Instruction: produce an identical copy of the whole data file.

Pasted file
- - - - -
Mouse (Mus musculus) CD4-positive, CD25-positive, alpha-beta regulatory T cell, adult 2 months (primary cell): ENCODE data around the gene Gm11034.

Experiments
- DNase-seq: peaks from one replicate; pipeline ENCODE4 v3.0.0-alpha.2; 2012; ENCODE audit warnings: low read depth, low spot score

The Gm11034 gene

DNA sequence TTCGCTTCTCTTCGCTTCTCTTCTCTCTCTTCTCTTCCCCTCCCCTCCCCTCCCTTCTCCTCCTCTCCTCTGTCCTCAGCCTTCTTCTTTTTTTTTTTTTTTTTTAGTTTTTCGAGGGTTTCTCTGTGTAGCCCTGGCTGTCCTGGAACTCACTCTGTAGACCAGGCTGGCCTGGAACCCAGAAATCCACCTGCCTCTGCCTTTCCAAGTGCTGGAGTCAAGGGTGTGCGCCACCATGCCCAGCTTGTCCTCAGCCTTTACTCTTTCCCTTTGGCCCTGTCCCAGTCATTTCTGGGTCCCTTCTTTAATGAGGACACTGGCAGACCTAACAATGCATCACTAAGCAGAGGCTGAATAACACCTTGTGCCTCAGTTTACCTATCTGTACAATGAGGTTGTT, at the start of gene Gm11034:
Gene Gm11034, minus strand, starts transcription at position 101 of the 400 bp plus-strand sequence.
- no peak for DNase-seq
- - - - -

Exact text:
Mouse (Mus musculus) CD4-positive, CD25-positive, alpha-beta regulatory T cell, adult 2 months (primary cell): ENCODE data around the gene Gm11034.

Experiments
- DNase-seq: peaks from one replicate; pipeline ENCODE4 v3.0.0-alpha.2; 2012; ENCODE audit warnings: low read depth, low spot score

The Gm11034 gene

DNA sequence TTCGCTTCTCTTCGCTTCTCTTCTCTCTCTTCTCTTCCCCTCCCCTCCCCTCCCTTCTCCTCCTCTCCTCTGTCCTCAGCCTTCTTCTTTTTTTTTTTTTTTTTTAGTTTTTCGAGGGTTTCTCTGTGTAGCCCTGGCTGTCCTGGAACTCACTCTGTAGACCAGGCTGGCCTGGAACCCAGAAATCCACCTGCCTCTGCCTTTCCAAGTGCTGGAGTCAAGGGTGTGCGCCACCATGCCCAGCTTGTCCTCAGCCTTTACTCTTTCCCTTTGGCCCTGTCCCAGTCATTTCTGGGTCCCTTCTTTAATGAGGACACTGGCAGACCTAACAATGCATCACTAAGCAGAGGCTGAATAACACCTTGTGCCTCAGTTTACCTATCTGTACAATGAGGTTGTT, at the start of gene Gm11034:
Gene Gm11034, minus strand, starts transcription at position 101 of the 400 bp plus-strand sequence.
- no peak for DNase-seq